Can Using Emojis Get You in Trouble?
You know what emojis mean. Otherwise, you wouldn't use them.
One recent University of Minnesota study found that there can be vast differences between what you and your recipient think that emoji means.Use the wrong emoji, and you may have some explaining to do. What you think is a smile on your iPhone could look more like a grimace on the recipient's end who is using a different device.
Cases in which courts must determine what emojis mean are few and far between, but they do appear from time to time. In one case, a University of Michigan law student accused a fellow student of stalking. The fellow student had texted the victim messages calling himself a "petty bastard" and saying that he wanted to make her "feel crappy". The fellow student attempted to argue that the "wry" emoticons he used negated the threatening and harassing nature of the other texts. The court disagreed and held that the emoticons did not change the meaning of the texts.
My guests today believe that while litigation involving emojis is sparse, uncertainty around what emojis mean could have important implications in legal proceedings down the road.
Joe Sremack (LinkedIn: https://www.linkedin.com/in/joesremack) is the Owner of Boxer Analytics. Joe has over a decade of information technology and consulting experience. He develops and implements solutions to advise corporate and legal clients in matters involving complex technology issues. Mr. Sremack’s expertise is in IT assessments, electronic discovery, and complex data analytics involving transactional and disparate data.
A computer scientist by training, Mr. Sremack has conducted numerous matters involving system investigations, data analysis, and the evaluation of technology solutions. He has advised clients across the United States and internationally in matters such as class-action settlement distribution, intellectual property theft, bankruptcy, financial fraud, healthcare regulatory investigations, and antitrust disputes. He has worked with clients in industries including telecommunications, finance, healthcare, energy, government, retail, and insurance. He is a frequent publisher and speaker on issues related to electronic discovery and transactional data. He attended the College of Wooster where he majored in Computer Science and Philosophy, and North Carolina State University, where he earned his Masters in Computer Science.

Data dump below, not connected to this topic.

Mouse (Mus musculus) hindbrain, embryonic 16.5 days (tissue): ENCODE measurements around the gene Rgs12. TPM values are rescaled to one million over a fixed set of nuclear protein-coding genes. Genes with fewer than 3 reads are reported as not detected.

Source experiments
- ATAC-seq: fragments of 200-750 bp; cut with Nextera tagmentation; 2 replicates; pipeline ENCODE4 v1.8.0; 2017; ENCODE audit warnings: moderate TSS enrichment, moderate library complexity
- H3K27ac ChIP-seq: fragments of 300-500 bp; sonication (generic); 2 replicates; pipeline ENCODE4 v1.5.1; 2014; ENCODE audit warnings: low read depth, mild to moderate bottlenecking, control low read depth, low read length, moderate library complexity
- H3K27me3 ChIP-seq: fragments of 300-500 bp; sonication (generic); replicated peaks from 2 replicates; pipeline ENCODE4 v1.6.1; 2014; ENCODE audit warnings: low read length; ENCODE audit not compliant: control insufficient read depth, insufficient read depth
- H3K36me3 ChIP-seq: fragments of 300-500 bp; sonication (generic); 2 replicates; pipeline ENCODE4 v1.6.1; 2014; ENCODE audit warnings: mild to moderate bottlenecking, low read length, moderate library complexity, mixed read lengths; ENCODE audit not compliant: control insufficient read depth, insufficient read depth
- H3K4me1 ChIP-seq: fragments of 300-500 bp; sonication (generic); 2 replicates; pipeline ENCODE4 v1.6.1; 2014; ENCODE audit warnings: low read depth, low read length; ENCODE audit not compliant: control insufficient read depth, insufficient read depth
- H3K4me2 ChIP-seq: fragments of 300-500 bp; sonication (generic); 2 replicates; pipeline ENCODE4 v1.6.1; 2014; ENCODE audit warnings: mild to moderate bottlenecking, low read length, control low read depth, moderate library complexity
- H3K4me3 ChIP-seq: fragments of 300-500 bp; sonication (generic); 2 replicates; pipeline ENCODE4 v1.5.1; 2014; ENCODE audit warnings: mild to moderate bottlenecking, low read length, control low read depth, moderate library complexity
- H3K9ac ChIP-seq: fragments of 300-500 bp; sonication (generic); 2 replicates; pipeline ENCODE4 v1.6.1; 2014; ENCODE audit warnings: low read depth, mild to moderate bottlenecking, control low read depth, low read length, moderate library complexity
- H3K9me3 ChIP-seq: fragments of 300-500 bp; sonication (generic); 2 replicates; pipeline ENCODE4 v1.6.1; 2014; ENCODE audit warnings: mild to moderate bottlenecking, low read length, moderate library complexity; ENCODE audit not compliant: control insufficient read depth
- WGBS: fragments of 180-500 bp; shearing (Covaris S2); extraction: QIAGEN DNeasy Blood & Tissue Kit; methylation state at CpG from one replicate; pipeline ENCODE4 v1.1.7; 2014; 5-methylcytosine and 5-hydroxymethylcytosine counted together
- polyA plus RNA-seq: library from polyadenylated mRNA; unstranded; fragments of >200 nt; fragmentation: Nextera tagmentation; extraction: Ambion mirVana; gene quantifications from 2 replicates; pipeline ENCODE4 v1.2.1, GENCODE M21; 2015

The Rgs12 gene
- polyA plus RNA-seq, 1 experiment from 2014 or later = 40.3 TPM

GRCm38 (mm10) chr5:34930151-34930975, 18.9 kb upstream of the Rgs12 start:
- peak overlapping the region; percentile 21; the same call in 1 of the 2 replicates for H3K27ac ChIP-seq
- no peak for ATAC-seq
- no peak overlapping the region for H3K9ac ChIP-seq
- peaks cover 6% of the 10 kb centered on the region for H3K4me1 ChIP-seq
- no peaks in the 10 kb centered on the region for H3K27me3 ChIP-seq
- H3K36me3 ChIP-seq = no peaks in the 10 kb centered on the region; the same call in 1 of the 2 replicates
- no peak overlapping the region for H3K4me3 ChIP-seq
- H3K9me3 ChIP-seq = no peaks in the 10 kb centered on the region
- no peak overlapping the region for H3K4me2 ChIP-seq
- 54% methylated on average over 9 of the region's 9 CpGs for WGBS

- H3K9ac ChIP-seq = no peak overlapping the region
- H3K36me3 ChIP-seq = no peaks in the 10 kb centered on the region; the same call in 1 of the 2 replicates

Gabriella Ziccarelli (@IPwithGZ) is an Associate specializing in Intellectual Property at the law firm of Blank Rome. Ms. Ziccarelli has extensive experience advising and securing successes for her clients on a wide array of intellectual property matters. She provides full service intellectual property strategic guidance to her clients in a wide range of industries, including hardware and software, broadcast television, electrical power, and government contracting. Prior to joining private practice, Ms. Ziccarelli served as a volunteer law clerk to the Honorable Magistrate Judge Paul S. Grewal of the Northern District of California. She has also worked in-house at a variety of high-technology companies.
During law school, she was an active member of the intellectual property community where she helped forge important relationships between intellectual property students, academics, and practitioners through symposia, speaking engagements, and hiring events. She also served as the editor-in-chief of the nationally ranked Santa Clara Computer & High Technology Law Journal. Ms. Ziccarelli was recognized for her excellence in the field as a 2013 nominee for the prestigious American Intellectual Property Law Education Foundation Jan Jancin Award for excellence in Intellectual Property Law.
Before law school, Ms. Ziccarelli was an advocate for higher education initiatives and served as student body vice president to a more than 40,000-person constituency at the University of Arizona while working closely with the Arizona Board of Regents and Arizona Students’ Association. She co-founded the Junior Cats Youth Mentoring program for at-risk youth and was a volunteer for the Pima County Attorney’s Office Community Justice Board.